Neonatal Pemphigus Foliaceus

Dermatology Department, Virgen del Rocío University Hospital, Seville, Spain.
The Journal of pediatrics (Impact Factor: 3.79). 05/2012; 161(4):768. DOI: 10.1016/j.jpeds.2012.04.036
Source: PubMed
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    ABSTRACT: The prototypic bullous skin diseases, pemphigus vulgaris, pemphigus foliaceus, and bullous pemphigoid, are characterized by the blister formation in the skin and/or oral mucosa in combination with circulating and deposited autoantibodies reactive with (hemi)desmosomes. Koch's postulates, adapted for autoimmune diseases, were applied on these skin diseases. It appears that all adapted Koch's postulates are fulfilled, and, therefore, these bullous skin diseases are to be considered classical autoimmune diseases within the wide and expanding spectrum of autoimmune diseases.
    Full-text · Article · Jan 2013
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    ABSTRACT: Pemphigus is a group of immune-mediated bullous disorders, which often cause fragile blisters and extensive lesions of the skin or mucous membranes, such as in the mouth. This disease could be life-threatening in some cases. During pregnancy, its condition will become more complicated due to the change in the mother's hormone level and the effect of drug therapy on both the mother and her fetus. Thus, it will be more difficult to identify the clinical manifestations and to establish the treatment plan. In this article, we present a comprehensive review of pemphigus and pregnancy by analyzing 47 cases of pemphigus reported between 1966 and 2014, with diagnosis before or during pregnancy. The aim of this study is to make a comprehensive review of pemphigus and pregnancy, provide organized and reliable information for obstetricians, dermatologists, physicians, and oral medicine specialists.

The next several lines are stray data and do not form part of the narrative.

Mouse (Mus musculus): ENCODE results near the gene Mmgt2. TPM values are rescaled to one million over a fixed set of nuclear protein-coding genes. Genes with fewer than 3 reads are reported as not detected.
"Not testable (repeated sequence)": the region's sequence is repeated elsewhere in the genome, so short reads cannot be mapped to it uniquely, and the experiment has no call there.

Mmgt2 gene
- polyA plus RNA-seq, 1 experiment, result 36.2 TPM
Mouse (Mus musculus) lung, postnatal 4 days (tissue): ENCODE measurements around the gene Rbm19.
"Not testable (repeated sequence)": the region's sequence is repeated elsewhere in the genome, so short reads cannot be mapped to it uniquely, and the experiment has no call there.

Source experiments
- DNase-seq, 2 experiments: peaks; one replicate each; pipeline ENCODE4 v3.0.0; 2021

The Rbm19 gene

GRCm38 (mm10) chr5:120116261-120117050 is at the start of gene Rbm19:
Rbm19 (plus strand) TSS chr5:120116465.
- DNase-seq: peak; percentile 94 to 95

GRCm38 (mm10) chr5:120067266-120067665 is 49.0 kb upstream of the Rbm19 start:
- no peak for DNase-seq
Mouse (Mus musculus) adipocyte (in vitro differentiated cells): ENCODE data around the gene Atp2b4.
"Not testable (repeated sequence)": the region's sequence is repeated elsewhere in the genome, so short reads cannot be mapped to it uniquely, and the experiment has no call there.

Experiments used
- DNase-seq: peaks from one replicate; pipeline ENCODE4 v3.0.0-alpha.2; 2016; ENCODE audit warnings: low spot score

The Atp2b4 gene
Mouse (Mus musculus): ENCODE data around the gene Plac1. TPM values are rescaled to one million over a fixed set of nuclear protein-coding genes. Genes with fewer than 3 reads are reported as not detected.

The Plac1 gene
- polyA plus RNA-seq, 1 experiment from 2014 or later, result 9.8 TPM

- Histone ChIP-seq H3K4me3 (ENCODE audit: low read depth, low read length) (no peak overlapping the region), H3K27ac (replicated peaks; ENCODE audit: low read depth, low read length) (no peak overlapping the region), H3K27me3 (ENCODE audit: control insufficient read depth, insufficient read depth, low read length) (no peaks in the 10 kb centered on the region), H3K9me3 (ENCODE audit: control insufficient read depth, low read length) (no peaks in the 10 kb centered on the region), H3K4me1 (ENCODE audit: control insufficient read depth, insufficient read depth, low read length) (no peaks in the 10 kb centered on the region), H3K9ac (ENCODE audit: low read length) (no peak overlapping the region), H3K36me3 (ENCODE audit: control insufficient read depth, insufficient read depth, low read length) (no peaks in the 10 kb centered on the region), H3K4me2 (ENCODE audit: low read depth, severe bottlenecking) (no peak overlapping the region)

Preview · Article · Sep 2015 · Saudi medical journal
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    ABSTRACT: Bullous diseases may be rare; however, this does not preclude the clinician from being familiar with their manifestations and treatment. After ruling out infection, genetically inherited blistering diseases are more likely to be the cause of blistering or erosions in the neonatal period, whereas immunobullous diseases are more common in adults. Published literature on immunobullous disorders reflects information gleaned from case reports and open-label case series; prospective studies and evidence-based treatments are limited. Although there may be overlapping clinical features, significant clinical differences exist between adults and children. Evidence-based treatment guidelines are limited, and information from the adult literature cannot be readily generalized to the pediatric population. This paper reviews the approach to blistering conditions and the differences among bullous pemphigoid, linear immunoglobulin A disease, dermatitis herpetiformis, pemphigus foliaceus, pemphigus vulgaris, and paraneoplastic pemphigus in adult versus pediatric patients.
    No preview · Article · Sep 2015 · Clinics in Dermatology